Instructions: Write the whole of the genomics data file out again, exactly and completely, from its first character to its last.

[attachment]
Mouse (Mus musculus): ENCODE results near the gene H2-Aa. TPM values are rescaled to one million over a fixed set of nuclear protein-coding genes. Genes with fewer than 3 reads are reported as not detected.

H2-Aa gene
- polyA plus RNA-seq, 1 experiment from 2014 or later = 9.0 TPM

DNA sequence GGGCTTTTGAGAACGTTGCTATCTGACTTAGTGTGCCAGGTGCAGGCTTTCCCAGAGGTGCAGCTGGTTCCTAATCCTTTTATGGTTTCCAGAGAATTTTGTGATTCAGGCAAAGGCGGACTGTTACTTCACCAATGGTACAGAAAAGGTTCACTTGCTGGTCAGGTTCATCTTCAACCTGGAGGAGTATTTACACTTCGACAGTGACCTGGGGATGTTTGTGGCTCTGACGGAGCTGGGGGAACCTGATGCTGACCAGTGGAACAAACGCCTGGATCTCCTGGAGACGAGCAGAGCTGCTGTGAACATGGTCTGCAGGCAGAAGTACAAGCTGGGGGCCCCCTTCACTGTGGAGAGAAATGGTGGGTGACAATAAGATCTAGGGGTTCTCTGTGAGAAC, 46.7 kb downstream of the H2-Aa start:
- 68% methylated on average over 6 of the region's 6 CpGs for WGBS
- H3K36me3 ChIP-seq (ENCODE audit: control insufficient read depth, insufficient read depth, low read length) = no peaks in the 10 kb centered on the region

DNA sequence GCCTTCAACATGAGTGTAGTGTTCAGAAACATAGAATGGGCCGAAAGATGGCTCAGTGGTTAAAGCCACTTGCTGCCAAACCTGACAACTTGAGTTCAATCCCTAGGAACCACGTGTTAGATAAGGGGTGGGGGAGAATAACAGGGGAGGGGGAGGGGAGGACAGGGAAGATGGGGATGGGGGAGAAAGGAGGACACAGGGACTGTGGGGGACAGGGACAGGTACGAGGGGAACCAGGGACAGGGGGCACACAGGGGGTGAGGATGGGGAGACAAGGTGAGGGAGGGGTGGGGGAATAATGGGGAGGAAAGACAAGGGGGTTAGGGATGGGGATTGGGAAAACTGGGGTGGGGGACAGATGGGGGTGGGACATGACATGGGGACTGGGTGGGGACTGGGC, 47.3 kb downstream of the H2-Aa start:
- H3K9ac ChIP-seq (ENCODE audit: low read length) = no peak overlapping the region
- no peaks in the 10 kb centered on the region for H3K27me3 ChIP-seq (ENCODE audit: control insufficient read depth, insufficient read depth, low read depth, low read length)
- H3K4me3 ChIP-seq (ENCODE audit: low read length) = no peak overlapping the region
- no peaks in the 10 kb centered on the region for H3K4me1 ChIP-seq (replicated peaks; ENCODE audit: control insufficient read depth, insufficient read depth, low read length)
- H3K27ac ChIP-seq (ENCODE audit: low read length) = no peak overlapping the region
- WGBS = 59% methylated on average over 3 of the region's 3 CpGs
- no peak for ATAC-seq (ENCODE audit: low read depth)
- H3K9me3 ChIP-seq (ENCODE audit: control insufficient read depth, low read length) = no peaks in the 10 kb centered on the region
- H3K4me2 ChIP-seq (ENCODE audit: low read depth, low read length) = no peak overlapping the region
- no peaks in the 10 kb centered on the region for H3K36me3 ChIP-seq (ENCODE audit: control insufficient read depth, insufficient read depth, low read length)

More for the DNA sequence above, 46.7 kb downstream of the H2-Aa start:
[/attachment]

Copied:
Mouse (Mus musculus): ENCODE results near the gene H2-Aa. TPM values are rescaled to one million over a fixed set of nuclear protein-coding genes. Genes with fewer than 3 reads are reported as not detected.

H2-Aa gene
- polyA plus RNA-seq, 1 experiment from 2014 or later = 9.0 TPM

DNA sequence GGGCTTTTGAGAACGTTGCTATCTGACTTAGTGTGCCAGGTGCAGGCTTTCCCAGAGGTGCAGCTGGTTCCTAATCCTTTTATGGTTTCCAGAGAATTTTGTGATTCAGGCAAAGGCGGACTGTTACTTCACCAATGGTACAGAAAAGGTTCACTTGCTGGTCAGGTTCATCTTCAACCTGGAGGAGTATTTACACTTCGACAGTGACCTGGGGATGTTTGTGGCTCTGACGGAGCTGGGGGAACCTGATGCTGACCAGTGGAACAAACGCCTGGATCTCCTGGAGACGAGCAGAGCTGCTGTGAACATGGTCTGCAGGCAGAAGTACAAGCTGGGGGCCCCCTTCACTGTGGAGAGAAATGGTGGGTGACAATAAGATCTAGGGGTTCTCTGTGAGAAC, 46.7 kb downstream of the H2-Aa start:
- 68% methylated on average over 6 of the region's 6 CpGs for WGBS
- H3K36me3 ChIP-seq (ENCODE audit: control insufficient read depth, insufficient read depth, low read length) = no peaks in the 10 kb centered on the region

DNA sequence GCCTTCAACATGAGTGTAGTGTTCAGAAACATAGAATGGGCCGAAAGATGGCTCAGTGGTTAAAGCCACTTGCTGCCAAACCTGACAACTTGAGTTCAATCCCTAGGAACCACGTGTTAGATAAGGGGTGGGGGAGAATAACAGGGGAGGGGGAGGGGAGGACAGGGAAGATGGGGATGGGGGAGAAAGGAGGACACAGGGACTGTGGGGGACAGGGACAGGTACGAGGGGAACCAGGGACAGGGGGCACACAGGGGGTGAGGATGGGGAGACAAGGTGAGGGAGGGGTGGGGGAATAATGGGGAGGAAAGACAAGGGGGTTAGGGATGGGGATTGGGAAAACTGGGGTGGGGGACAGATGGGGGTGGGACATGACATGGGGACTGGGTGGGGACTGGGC, 47.3 kb downstream of the H2-Aa start:
- H3K9ac ChIP-seq (ENCODE audit: low read length) = no peak overlapping the region
- no peaks in the 10 kb centered on the region for H3K27me3 ChIP-seq (ENCODE audit: control insufficient read depth, insufficient read depth, low read depth, low read length)
- H3K4me3 ChIP-seq (ENCODE audit: low read length) = no peak overlapping the region
- no peaks in the 10 kb centered on the region for H3K4me1 ChIP-seq (replicated peaks; ENCODE audit: control insufficient read depth, insufficient read depth, low read length)
- H3K27ac ChIP-seq (ENCODE audit: low read length) = no peak overlapping the region
- WGBS = 59% methylated on average over 3 of the region's 3 CpGs
- no peak for ATAC-seq (ENCODE audit: low read depth)
- H3K9me3 ChIP-seq (ENCODE audit: control insufficient read depth, low read length) = no peaks in the 10 kb centered on the region
- H3K4me2 ChIP-seq (ENCODE audit: low read depth, low read length) = no peak overlapping the region
- no peaks in the 10 kb centered on the region for H3K36me3 ChIP-seq (ENCODE audit: control insufficient read depth, insufficient read depth, low read length)

More for the DNA sequence above, 46.7 kb downstream of the H2-Aa start: